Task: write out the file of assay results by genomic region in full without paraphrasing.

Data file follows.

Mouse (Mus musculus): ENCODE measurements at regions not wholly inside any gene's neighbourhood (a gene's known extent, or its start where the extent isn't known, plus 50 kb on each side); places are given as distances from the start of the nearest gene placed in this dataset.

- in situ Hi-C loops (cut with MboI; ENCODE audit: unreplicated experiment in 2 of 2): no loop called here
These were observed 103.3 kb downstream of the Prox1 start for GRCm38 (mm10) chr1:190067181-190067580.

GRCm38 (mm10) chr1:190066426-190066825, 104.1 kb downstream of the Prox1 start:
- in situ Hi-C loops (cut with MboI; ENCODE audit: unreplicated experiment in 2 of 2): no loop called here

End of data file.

Mouse (Mus musculus): ENCODE measurements at regions not wholly inside any gene's neighbourhood (a gene's known extent, or its start where the extent isn't known, plus 50 kb on each side); places are given as distances from the start of the nearest gene placed in this dataset.

- in situ Hi-C loops (cut with MboI; ENCODE audit: unreplicated experiment in 2 of 2): no loop called here
These were observed 103.3 kb downstream of the Prox1 start for GRCm38 (mm10) chr1:190067181-190067580.

GRCm38 (mm10) chr1:190066426-190066825, 104.1 kb downstream of the Prox1 start:
- in situ Hi-C loops (cut with MboI; ENCODE audit: unreplicated experiment in 2 of 2): no loop called here